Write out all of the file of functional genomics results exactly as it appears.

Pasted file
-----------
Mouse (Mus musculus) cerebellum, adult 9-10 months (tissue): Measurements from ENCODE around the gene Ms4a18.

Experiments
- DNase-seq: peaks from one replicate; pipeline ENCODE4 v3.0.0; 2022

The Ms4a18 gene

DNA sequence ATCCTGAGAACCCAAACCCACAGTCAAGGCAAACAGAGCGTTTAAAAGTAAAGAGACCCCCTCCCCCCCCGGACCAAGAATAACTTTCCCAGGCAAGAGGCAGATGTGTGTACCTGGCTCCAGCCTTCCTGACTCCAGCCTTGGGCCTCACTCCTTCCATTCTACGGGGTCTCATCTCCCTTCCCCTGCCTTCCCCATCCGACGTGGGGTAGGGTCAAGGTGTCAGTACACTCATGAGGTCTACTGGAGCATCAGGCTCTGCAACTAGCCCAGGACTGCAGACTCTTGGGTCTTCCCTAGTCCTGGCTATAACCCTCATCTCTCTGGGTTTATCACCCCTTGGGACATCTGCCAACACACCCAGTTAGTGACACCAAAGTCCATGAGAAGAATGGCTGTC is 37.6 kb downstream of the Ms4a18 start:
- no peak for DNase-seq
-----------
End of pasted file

Mouse (Mus musculus) cerebellum, adult 9-10 months (tissue): Measurements from ENCODE around the gene Ms4a18.

Experiments
- DNase-seq: peaks from one replicate; pipeline ENCODE4 v3.0.0; 2022

The Ms4a18 gene

DNA sequence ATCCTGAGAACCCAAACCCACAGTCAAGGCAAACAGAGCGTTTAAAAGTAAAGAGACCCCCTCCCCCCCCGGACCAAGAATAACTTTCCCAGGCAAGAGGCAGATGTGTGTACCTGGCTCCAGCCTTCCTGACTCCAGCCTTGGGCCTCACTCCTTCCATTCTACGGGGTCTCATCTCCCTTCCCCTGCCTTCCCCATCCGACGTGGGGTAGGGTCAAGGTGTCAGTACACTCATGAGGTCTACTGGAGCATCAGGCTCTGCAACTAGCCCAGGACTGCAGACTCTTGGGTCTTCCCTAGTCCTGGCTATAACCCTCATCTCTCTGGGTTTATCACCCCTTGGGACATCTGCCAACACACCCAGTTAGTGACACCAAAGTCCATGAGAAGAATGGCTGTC is 37.6 kb downstream of the Ms4a18 start:
- no peak for DNase-seq